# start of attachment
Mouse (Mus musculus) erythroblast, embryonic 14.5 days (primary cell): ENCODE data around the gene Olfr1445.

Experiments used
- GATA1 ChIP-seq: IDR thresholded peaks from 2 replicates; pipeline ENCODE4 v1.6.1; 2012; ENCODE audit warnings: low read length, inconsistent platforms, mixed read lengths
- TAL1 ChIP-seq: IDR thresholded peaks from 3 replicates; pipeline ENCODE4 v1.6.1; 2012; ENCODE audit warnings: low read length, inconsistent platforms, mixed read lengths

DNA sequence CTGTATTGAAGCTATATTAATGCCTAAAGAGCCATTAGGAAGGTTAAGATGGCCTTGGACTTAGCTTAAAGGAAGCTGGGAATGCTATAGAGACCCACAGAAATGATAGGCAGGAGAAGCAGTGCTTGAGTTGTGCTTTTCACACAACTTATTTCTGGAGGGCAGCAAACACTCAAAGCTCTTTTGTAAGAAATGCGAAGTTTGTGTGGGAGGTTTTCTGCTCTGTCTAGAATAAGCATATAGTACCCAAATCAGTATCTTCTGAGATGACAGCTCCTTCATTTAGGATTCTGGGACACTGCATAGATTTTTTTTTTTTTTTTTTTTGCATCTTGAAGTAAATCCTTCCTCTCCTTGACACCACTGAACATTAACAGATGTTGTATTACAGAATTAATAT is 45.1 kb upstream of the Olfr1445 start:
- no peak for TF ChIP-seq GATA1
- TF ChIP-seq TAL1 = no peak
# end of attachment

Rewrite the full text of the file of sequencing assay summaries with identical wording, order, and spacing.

Mouse (Mus musculus) erythroblast, embryonic 14.5 days (primary cell): ENCODE data around the gene Olfr1445.

Experiments used
- GATA1 ChIP-seq: IDR thresholded peaks from 2 replicates; pipeline ENCODE4 v1.6.1; 2012; ENCODE audit warnings: low read length, inconsistent platforms, mixed read lengths
- TAL1 ChIP-seq: IDR thresholded peaks from 3 replicates; pipeline ENCODE4 v1.6.1; 2012; ENCODE audit warnings: low read length, inconsistent platforms, mixed read lengths

DNA sequence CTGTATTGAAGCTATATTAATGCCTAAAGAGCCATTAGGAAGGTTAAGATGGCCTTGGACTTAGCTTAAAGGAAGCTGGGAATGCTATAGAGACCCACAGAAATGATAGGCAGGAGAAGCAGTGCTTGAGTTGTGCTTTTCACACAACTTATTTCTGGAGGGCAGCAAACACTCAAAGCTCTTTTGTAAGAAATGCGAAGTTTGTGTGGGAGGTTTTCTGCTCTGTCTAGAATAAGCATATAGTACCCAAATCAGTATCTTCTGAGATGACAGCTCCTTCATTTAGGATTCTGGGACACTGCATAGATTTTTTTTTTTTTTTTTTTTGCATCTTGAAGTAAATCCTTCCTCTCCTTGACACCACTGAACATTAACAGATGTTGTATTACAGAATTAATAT is 45.1 kb upstream of the Olfr1445 start:
- no peak for TF ChIP-seq GATA1
- TF ChIP-seq TAL1 = no peak